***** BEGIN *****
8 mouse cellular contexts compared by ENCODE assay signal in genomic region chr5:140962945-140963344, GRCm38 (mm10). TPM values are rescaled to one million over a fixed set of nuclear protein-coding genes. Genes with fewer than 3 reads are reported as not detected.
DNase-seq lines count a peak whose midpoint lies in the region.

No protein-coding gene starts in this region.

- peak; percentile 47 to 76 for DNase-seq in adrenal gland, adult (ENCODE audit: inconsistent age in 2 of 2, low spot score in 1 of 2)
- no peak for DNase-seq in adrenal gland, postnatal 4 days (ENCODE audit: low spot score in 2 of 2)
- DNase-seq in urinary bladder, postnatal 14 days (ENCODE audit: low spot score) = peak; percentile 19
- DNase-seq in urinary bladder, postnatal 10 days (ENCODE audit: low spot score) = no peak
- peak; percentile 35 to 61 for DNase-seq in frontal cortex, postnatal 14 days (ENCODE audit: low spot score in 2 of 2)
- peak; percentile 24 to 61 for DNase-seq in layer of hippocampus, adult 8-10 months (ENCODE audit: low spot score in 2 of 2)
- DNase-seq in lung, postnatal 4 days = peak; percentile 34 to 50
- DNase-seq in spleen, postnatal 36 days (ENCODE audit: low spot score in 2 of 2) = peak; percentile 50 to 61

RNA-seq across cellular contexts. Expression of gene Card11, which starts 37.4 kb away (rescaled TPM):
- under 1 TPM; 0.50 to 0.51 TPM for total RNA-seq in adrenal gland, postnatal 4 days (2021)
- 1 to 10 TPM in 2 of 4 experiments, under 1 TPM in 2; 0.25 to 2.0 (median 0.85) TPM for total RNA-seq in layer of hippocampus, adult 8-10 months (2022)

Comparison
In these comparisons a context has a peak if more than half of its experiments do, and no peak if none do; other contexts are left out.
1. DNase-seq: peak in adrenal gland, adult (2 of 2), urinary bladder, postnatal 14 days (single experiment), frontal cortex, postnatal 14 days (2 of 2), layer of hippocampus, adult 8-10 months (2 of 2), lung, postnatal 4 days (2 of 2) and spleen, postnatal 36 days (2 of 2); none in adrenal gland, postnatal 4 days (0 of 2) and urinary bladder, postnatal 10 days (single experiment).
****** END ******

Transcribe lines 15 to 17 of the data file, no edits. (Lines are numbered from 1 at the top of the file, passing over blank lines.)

Comparison
In these comparisons a context has a peak if more than half of its experiments do, and no peak if none do; other contexts are left out.
1. DNase-seq: peak in adrenal gland, adult (2 of 2), urinary bladder, postnatal 14 days (single experiment), frontal cortex, postnatal 14 days (2 of 2), layer of hippocampus, adult 8-10 months (2 of 2), lung, postnatal 4 days (2 of 2) and spleen, postnatal 36 days (2 of 2); none in adrenal gland, postnatal 4 days (0 of 2) and urinary bladder, postnatal 10 days (single experiment).